The GE Hungary invoices submitted by the protestant denote the passage of title of the goods as “factory (ex works).” “Ex works” is actually a term of sale, which means that the seller fulfills his obligation to deliver when he has made the goods available at his premises to the buyer. See Incoterms 2000, International Chamber of Commerce, 27 (1999). Consequently, the buyer assumes all risk of loss or damage involved in taking the goods from the seller’s premises. Id. Incoterms are not intended to denote the transfer of ownership or other property rights. Id. at 6. However, in this instance, where title passage is listed as “factory (ex works),” we will construe the term to also mean that title to the goods passes to the buyer when he takes the goods from the seller’s premises. The GE Hungary invoices also indicate that the merchandise was to be shipped to the addresses of the ultimate U.S. customers, but that GEII would be billed for the merchandise. Thus, if GEII is the buyer, as GEEPI asserts, title and risk of loss passed to GEII when GE Hungary made the merchandise available to GEII at its factory.

The original shipping invoices, where GEII is listed as the seller, use the Incoterm “DDP” (Delivered Duty Paid) followed by the names of cities where its U.S. customers are located. In DDP shipments, the seller fulfills his obligation to deliver when the goods have been made available at the named place in the country of importation. The seller has to bear the risks and costs, including duties, taxes, and other charges of delivering the goods cleared for importation. See id. at 121. However, the original shipping invoices also specify title passage as “factory.” Therefore, title passes to GEII when the goods are made available to GEII at GE Hungary’s factory then immediately thereafter from GEII to its two U.S. customers. Consequently, GEII is considered to hold title only momentarily, if at all. Hence, it does not appear that bona fide sales occurred between GE Hungary and GEII, as the invoices indicate simultaneous passages of title. See Headquarters Ruling Letter (“HRL”) 548520, dated July 30, 2004, and HRL 547697, dated December 27, 2001. However, in such circumstances, Customs will consider other pertinent evidence or documentation when determining the existence of a bona fide sale.

In addition to whether the potential buyer has assumed the risk of loss and acquired title to the imported merchandise as indicated by the terms of sale, several factors might indicate whether a bona fide sale exists between a potential buyer and seller. In determining whether property or ownership has been transferred, CBP may examine whether the potential buyer paid for the goods, and whether, in general, the roles of the parties and circumstances of the transaction indicate that the parties are functioning as buyer and seller. See HRL 545705, dated January 27, 1995.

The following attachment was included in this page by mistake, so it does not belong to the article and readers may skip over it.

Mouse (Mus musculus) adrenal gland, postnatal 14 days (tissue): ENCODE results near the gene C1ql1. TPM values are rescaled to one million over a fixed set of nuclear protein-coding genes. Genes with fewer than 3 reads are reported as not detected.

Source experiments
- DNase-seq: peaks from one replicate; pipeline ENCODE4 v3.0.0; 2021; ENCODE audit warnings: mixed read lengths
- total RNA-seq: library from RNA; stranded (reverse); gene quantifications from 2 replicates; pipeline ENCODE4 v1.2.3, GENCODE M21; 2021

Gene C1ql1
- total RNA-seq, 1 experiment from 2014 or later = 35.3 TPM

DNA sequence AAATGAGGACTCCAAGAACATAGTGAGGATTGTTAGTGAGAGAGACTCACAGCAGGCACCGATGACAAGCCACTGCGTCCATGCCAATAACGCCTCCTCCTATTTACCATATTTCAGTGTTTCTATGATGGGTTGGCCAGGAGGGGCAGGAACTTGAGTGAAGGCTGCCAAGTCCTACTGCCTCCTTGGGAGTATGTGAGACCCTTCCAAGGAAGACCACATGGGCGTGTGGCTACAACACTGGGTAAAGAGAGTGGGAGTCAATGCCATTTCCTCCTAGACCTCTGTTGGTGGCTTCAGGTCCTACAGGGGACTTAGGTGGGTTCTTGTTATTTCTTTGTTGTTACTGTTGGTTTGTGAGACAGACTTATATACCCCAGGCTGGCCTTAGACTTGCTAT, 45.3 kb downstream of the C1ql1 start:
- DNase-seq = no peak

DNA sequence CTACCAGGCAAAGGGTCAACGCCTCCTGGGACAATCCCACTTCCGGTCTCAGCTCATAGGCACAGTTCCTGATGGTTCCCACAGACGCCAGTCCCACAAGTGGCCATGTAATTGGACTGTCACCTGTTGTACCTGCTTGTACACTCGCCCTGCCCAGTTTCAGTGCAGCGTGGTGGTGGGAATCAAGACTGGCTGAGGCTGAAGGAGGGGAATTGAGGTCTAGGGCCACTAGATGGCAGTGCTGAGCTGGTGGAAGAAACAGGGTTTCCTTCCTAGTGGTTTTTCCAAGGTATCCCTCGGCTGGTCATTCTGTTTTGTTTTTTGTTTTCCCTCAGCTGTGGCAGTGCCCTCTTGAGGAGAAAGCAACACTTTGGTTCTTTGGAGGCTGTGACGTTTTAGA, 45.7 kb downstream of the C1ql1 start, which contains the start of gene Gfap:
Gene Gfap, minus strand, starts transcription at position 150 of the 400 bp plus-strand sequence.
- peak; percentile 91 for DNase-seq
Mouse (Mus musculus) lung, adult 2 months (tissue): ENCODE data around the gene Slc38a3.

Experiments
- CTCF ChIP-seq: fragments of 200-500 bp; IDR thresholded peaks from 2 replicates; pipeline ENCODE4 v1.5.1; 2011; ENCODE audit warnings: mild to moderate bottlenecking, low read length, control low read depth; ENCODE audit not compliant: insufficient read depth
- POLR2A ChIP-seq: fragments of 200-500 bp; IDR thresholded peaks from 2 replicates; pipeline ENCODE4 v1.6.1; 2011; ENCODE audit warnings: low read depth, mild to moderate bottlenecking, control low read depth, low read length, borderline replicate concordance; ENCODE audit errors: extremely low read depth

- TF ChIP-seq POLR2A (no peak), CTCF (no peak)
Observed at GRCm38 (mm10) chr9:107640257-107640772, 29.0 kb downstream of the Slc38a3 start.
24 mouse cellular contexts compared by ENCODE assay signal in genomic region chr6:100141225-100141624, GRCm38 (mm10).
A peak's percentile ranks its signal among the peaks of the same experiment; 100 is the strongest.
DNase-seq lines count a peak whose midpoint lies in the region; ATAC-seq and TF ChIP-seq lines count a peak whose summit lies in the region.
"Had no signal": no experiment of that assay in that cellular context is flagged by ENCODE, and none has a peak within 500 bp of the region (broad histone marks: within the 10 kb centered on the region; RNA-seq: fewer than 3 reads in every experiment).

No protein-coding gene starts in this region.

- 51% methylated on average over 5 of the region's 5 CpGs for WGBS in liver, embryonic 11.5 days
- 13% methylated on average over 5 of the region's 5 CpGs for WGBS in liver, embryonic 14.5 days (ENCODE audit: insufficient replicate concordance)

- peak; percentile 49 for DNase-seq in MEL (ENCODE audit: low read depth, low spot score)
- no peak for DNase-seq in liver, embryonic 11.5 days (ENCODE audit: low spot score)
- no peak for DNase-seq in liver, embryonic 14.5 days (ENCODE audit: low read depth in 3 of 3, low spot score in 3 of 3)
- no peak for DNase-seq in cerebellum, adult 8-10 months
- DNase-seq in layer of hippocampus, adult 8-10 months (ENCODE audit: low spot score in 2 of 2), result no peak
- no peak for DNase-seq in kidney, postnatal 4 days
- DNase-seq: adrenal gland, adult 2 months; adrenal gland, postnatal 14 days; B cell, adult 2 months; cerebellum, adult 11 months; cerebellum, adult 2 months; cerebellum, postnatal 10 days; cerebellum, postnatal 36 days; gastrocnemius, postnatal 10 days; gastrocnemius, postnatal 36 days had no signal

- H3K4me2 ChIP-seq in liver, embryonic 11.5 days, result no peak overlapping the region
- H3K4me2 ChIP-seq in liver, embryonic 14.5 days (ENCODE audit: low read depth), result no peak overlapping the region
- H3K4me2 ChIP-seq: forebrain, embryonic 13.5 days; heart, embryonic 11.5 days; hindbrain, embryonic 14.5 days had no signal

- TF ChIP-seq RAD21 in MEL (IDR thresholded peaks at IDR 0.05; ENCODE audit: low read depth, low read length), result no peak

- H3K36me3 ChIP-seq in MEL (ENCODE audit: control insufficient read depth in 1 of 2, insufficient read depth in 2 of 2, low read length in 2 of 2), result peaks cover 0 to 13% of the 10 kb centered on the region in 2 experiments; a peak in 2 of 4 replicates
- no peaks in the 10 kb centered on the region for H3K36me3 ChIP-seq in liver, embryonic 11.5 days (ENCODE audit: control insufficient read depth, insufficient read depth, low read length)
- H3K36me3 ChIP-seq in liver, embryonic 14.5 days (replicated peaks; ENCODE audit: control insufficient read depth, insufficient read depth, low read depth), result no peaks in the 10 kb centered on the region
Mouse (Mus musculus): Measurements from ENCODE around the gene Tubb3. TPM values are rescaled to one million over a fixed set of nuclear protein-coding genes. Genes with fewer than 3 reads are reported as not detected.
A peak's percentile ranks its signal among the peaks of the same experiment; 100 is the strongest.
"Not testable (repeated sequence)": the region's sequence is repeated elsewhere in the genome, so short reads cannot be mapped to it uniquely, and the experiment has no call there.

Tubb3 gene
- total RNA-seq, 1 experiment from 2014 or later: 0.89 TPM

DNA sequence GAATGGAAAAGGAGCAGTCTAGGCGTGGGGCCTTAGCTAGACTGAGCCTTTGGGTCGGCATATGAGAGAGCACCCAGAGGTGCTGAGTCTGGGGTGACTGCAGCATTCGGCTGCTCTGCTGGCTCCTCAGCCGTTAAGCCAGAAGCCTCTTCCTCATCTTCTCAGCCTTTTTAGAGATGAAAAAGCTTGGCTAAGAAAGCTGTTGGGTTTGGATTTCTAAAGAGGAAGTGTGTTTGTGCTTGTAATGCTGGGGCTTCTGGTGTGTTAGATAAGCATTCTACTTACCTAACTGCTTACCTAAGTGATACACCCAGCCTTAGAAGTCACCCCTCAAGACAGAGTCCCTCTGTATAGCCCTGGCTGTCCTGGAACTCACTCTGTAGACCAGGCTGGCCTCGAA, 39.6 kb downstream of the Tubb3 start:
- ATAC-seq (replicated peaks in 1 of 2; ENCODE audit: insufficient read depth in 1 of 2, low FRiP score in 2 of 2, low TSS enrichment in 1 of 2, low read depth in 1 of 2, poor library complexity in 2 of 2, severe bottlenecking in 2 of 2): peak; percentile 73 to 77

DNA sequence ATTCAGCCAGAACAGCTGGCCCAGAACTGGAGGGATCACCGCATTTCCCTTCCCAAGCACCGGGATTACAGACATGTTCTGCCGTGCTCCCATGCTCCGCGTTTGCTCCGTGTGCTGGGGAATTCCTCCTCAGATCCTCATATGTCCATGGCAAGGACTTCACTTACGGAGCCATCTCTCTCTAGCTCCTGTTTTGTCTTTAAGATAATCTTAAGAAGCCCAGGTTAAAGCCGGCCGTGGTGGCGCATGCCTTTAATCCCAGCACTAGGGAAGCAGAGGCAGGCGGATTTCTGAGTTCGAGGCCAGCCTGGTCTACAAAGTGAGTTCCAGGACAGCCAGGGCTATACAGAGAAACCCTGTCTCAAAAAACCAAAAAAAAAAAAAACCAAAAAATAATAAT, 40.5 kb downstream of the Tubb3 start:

The GE Hungary invoices indicate that the merchandise was to be shipped directly to GEII’s U.S. customers. This suggests that GEII never took possession of the goods. Moreover, no other relevant evidence has been made available concerning the roles of the parties and the transactions in general. In addition, no evidence of payment by GEII was provided. Therefore, we are unable to determine whether GEII actually provided GE Hungary with any consideration for the alleged sales of the goods. Consequently, based on the information provided, we cannot conclude that there were bona fide sales between GE Hungary and GEII.

Sale for Export

Even if the protestant established that there were bona fide sales between GE Hungary and GEII, it is unclear whether the shroud set was clearly destined for the United States at the time it was sold to GEII. The GE Hungary invoices indicate that GE Hungary was to ship the merchandise to GEII’s U.S. customers. However, the October entry summary for the shroud set indicates that the merchandise was shipped from the Netherlands and that the country of origin of the merchandise is Hungary. Although this fact does not preclude a finding that the merchandise was clearly destined for the United States, this is one factor to consider with all other available evidence. However, no other evidence has been offered to refute the possibility that a contingency of diversion may exist. For instance, no evidence has been proffered to suggest that there is something unique about the merchandise that would prevent it from being diverted into other non-U.S. markets at the time of its shipment to the Netherlands. See, e.g. HRL 547349, dated May 5, 2000, (where the absence of anything unique about merchandise shipped to a warehouse for consolidation and quality control inspection contributed to a determination that the merchandise was not “clearly destined” for the U.S. market). We also note that the December GE Hungary invoice reflects that the country of origin of the gas turbine part is Italy. The corresponding original entry summary reflects that the country of origin and the country of export of the gas turbine part is Italy. This evidence seems to indicate that the gas turbine part was shipped directly from its country of manufacture to the United States. However, as noted above, we do not have sufficient information to determine that a bona fide sale occurred between GE Hungary and GEII.